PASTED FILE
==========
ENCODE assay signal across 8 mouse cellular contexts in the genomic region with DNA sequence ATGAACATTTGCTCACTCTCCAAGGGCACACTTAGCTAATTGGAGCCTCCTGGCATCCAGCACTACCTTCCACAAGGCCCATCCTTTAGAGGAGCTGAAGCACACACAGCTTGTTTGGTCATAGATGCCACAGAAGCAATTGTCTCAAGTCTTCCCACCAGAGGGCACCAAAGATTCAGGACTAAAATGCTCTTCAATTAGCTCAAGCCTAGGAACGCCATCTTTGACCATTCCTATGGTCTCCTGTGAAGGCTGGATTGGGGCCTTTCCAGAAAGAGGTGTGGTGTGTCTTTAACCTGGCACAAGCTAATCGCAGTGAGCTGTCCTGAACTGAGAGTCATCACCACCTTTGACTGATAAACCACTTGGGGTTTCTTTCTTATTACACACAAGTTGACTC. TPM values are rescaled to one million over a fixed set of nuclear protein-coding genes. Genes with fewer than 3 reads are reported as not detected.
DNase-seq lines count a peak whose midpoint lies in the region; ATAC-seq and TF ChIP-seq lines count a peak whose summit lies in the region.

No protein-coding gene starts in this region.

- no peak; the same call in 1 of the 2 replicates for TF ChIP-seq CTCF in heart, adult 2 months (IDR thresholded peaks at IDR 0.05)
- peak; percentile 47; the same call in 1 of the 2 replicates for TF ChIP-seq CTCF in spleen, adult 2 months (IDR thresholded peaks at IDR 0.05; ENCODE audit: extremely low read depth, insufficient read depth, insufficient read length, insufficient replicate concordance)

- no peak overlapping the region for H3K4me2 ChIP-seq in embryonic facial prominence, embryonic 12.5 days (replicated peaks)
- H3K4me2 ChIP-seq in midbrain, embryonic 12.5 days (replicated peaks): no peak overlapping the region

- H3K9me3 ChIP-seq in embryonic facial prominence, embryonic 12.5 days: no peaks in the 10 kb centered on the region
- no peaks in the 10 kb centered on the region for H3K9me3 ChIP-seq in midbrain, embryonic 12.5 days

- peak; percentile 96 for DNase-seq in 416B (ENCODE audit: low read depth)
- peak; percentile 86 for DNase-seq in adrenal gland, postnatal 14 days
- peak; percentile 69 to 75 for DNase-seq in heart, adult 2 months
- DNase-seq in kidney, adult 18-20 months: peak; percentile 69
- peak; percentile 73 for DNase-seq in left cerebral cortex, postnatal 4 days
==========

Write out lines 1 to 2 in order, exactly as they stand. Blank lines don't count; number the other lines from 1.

ENCODE assay signal across 8 mouse cellular contexts in the genomic region with DNA sequence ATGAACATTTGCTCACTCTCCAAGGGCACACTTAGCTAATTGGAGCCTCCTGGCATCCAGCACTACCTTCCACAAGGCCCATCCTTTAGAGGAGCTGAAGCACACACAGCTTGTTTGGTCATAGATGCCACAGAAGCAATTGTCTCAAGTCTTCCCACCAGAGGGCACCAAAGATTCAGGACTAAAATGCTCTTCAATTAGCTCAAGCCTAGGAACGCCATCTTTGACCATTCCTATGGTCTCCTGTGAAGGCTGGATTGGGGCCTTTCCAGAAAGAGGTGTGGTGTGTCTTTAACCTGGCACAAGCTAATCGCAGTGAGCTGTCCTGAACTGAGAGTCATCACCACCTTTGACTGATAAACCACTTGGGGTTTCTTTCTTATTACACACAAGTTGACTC. TPM values are rescaled to one million over a fixed set of nuclear protein-coding genes. Genes with fewer than 3 reads are reported as not detected.
DNase-seq lines count a peak whose midpoint lies in the region; ATAC-seq and TF ChIP-seq lines count a peak whose summit lies in the region.